Survey results indicate a need for operational expertise.
Healthcare executives see several barriers to value-based care success. At the top of the list is a lack of resources, including a shortage of staff and insufficient technology. Execs are also concerned that interoperability issues will make it difficult to coordinate care and efficiently exchange patient data, according to a recent survey.
The survey by Definitive Healthcare, polled 1,090 healthcare leaders across the provider, biotech, financial services, staffing, life sciences, IT, and consulting verticals to determine predictions for the future of the value-based care landscape.
“While healthcare leaders recognize the need for solutions that advance value-based care initiatives and support quality-of-care objectives, they often lack the operational expertise to implement initiatives that drive physician and consumer engagement, facilitate risk management, and empower financial success,” says Michael Cousins, chief analytics officer for Lumeris, an industry leader in value-based care, located in St. Louis.
“As the industry continues to shift from fee-for-service to value-based reimbursement models, healthcare systems realize that the implementation of new technologies are essential for clinical and financial success,” Cousins says. “Leaders realize the need for solutions that advance population health initiatives and support quality care objectives. At the same time, many organizations recognize they may lack the operational expertise to implement solutions that drive physician and consumer engagement, facilitate risk management, and empower financial success.”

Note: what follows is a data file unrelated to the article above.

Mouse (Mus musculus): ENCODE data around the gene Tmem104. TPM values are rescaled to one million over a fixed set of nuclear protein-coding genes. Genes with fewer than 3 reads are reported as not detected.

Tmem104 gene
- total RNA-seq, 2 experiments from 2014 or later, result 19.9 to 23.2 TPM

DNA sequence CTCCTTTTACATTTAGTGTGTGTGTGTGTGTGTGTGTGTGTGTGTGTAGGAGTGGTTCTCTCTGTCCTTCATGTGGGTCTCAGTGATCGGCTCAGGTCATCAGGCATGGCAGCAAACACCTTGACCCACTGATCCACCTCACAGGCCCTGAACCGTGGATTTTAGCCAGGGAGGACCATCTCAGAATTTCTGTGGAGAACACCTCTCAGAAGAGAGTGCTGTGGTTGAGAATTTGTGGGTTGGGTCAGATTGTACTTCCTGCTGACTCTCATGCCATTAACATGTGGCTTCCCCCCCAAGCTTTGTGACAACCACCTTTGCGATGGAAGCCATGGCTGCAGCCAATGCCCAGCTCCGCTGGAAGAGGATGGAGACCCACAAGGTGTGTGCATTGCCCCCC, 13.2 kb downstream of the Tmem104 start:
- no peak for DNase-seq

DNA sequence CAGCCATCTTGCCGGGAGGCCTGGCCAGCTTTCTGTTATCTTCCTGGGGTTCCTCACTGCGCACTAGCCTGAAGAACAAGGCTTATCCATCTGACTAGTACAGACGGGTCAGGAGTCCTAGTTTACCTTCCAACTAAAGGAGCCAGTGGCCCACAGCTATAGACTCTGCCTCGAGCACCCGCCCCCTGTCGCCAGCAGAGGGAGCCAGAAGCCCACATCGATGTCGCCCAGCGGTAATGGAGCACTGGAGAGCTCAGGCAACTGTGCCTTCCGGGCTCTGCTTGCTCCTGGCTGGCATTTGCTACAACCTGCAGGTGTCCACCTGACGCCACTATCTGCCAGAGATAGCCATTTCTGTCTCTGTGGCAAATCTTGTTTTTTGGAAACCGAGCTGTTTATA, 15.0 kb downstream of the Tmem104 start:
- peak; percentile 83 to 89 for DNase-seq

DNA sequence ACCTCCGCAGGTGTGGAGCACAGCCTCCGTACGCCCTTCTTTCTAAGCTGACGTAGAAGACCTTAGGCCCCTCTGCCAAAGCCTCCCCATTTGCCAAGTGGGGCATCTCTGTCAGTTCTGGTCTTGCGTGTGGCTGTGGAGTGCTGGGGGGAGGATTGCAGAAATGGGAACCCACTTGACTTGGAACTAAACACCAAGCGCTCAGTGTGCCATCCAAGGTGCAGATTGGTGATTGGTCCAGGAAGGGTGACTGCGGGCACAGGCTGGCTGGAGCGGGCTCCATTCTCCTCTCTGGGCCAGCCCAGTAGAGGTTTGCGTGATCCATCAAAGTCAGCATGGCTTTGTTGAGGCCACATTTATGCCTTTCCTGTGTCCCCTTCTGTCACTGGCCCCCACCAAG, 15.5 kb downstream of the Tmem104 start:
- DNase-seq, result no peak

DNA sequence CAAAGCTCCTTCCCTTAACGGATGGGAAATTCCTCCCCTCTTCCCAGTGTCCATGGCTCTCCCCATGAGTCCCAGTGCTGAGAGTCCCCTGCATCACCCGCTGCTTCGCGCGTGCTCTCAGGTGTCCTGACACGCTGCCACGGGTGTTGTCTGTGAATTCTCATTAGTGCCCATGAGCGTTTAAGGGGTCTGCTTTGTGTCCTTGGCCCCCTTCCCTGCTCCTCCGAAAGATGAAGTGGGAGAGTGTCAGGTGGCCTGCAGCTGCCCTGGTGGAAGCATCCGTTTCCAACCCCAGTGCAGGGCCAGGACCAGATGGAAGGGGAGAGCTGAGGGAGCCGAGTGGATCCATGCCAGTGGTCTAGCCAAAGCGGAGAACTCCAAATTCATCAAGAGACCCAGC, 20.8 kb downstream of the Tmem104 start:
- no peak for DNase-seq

The introduction of value-based payment models has effectively forced payers and providers to adopt innovative behaviors in order to achieve their revenue goals, according to Cousins.
“By aligning payments to the concepts of improved quality and outcomes for consumers, both payers and providers share financial goals and must now focus on the delivery of appropriate and cost-effective care that leads to improved outcomes and satisfied patients. Payers and providers must collaborate and cooperate with one another to drive financial and clinical success,” he says.
However, changing long-established routines and behaviors takes hard work and requires time, according to Cousins.
Related: Best Practices in Value-Based Care
“Although they’ve made progress in recent years, payers and providers have been slow to collaborate, both fearing that a closer alliance could in some way jeopardize their success, based on their historic adversarial relationship,” he says.
Based on the study, Cousins has two pieces of advice for healthcare executives:
Through historical data analysis and predictive modeling, Cousins identified the following six drivers of successful performance in value-based care:
1. Aligned incentive contracting
2. Effective physician compensation and incentives
3. Physician mindshare
4. Ideal leadership and organizational structure
5. Powerful technology and information
6. Practice transformation and accountable primary care delivery
“Each of the six key drivers requires an immense amount of complicated work, often outside of healthcare organizations’ areas of expertise,” he says. “Decisions about where to start, when and how to implement each component, and how the pieces fit together can be overwhelming. Healthcare organizations that want to avoid the steep learning curve may find the straightest path to success by working with an operating partner that has a track record of moving organizations to value using proven methodologies that drive enhanced consumer and physician satisfaction.”
Cousins advises that healthcare executives should consider a partner with over a decade of experience in managing risk contracts and operating health plan; expertise in advanced analytics and value-based care technology; and a collaborative payer model that enables physicians to deliver improved clinical and financial outcomes.